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Wondering how to make padsicles? Giiiiirl. Today, I’m going to answer all your questions about the latest trend in postpartum recovery.
EDIT: Since posting this article, I’ve had a great conversation with Both Hands Doula about what she prefers for healthy healing over padsicles.
I’m going to share what she has to say here before continuing with how to make padsicles.
“Here’s a controversial opinion — I don’t love Padsicles. At least not exclusively and definitely not frozen.
What I am a fan of is alternating between a warm herbal sitz bath, and a cool (ie fridge temperature) perineal compress.
With witch hazel, lavender and aloe, followed by an air bath (ie laying with your vulva open to air. A towel or soaker pad will keep your sheets or furniture safe).
Cold restricts blood vessels and slows the flow of inflammatory cells, while gentle heat dilates blood vessels and promotes fluid movement.
We are playing the long game here, and we want to encourage long-term healing.
Padsicles certainly feel good for swelling, and if it’s something you can’t live without, then by all means line ‘em up in your freezer with the prepped casseroles and lasagnas.
But consider adding some warmth here and there to promote blood flow to your perineal tissue.
Thanks, Both Hands Doula!
And now back to the original article.
First things first, what is a padsicle?
It’s exact origin is unclear. But by all accounts it’s a combination of the words pad and icicle or popsicle.
Bottom line? It’s a pad, (yes that kind of pad). You prepare them with some special ingredients and freeze them.
The idea is to provide a built in ice pack to soothe your swollen, sore perineum after giving birth.
(P.S. Your perineum is the area between your vagina and anus.)
If you want to get into the science of why each of these ingredients is optimal for healing, you can do that here.
But today, I just want to focus on how to actually make the pads quickly and easily.
So keep reading and we will get right to it.
Ok, let’s do this! How do we get started?
First, you want to buy all four of the simple ingredients you need. (I mean, duh).
2.Buy alcohol-free witch hazel
4. Buy lavender essential oil (optional for a calming scent and additional healing properties)
Got all that? Check, check, check, check!
Now, here’s how to make padsicles with my easy DIY recipe.
STEP 1: First, gather all the materials listed above. Open your pad and keep it flat on the wrapper.
Pro tip: Make sure you’re using the extra absorbent, extra long overnight pads I mentioned before.
STEP 2: Generously saturate the pad with alcohol-free witch hazel.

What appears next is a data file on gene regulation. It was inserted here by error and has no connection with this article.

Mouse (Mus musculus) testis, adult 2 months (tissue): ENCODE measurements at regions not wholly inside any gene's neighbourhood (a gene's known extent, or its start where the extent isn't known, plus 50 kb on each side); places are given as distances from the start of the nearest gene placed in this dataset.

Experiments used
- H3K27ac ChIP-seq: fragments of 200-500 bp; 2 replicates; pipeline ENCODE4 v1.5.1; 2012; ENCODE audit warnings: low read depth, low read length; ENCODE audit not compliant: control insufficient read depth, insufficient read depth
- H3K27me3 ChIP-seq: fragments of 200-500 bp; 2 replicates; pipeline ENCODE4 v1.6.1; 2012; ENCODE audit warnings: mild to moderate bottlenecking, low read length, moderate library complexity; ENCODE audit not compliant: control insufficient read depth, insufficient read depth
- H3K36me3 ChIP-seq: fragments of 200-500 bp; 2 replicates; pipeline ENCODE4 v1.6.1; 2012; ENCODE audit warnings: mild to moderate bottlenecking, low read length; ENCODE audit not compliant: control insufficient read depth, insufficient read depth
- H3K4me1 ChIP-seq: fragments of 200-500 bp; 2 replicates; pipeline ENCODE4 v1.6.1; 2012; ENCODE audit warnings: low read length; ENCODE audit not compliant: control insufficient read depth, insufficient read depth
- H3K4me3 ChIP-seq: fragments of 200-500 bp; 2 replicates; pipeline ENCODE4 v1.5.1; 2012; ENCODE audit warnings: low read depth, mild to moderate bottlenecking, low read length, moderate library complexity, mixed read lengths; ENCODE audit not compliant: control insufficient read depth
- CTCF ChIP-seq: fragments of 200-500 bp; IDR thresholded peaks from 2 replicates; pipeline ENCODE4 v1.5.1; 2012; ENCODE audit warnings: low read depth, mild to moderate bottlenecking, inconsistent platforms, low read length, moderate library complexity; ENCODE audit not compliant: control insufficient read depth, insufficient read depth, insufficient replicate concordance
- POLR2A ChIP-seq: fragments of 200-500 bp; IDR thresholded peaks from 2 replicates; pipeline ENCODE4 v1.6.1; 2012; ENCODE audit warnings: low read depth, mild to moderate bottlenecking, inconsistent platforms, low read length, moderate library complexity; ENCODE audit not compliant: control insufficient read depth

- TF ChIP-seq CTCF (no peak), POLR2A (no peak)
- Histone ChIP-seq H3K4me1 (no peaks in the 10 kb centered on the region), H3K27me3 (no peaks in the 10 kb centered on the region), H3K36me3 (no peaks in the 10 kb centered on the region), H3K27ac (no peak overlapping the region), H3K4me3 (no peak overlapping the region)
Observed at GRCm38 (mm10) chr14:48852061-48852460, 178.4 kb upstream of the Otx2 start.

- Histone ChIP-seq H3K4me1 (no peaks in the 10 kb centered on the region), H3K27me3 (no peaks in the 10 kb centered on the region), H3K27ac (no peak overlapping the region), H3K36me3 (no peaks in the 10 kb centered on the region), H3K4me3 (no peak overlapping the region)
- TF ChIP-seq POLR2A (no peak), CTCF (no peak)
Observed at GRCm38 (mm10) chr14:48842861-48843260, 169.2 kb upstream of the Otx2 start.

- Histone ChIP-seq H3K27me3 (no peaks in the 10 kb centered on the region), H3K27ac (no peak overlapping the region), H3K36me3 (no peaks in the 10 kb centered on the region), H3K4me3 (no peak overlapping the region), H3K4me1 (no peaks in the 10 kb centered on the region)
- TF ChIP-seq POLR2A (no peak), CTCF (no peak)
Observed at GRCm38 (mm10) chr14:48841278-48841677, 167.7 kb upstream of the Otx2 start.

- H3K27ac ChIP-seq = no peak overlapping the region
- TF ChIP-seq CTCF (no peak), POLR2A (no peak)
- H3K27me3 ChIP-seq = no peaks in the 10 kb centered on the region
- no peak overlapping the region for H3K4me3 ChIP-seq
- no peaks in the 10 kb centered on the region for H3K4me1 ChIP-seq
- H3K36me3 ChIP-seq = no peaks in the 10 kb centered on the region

You’re going for approximately 2 Tablespoons here, but no real need to measure.
You can skip the wings since they will be flipped over and stuck to your pad.
STEP 3: Now it’s time to add your organic aloe vera.
And if you are into precision, we are going for 1 Tablespoon per pad.
Don’t judge me, I only had Banana Boat aloe vera on hand which would PROBABLY be fine.
But I would still be sure to grab organic if you are thinking ahead to avoid the additional preservatives and chemicals.
STEP 4: Dun, dun, dun! The last major step in our little how to make padsicles tutorial is actually an optional one.
Lots of mamas like to add a sprinkle of lavender essential oil.
As mentioned, this is not only for the amazing, calming scent but also for additional healing properties.
STEP 5: Fold ’em up the way they came.
No need to overthink this!
Just be sure to keep the liquid in and the wrapper on the outside so it’s easy to open when you want it.
STEP 6: Nicely pack these into a gallon zip lock bag and freeze them.
Pro tip: Be sure to label and date. And even put a few words of encouragement on the bag.
This will put a smile on your face when you feel like you’re in your darkest hour.
Voila! That’s really all there is too it.
How do I use a padsicle?
You store them your freezer until you get home from the hospital.
You may want to thaw for a minute or two before using them.
Otherwise you just pop one right in your postpartum underwear as needed like a regular pad.
Yes, they absorb blood just like any other pad.
How many padsicles should I make?
According to What To Expect, to “help your perineum heal, ice your perineum every couple of hours for the first 24 hours post-birth.”
This article says padsicles are typically only really necessary for the first 3-5 days, although bleeding and perineum recovery will continue for a few more weeks.
So doing a little quick math, my estimation would be that starting with 20 would have you feeling pretty good.
By the way, padsicles are just the tip of the iceberg when it comes to a fast, healthy postpartum recovery.
If you want to know all that there is to know about speeding up that recovery process, I’ve got you covered.
I created a handy postpartum recovery guide talking about 10 expert recommended things you should get now!
Where can I buy padsicles?
Ok, I have a confession to make. Now that I’ve shared how to make padsicles.
My neighbor gave me some when I had my son, so I have never actually made a whole entire batch for myself yet.
And the truth is, I would probably never actually make these, now that I know you can also buy them from this freaking amazing brand!
Come on, ladies. Where are my fellow members of the DIY haters club?
You can even use your HSA to be reimbursed for them. So what are we even talking about?
About to have a baby?
Don’t forget to make sure you’re prepared with everything you need to meet your own needs after giving birth.
Get my handy, printable 10 postpartum recovery MUST HAVES guide.
Psst… if you enjoyed this article, share it with another current or future mama!
You can also save it for future reference on your “Motherhood Inspiration” Pinterest board.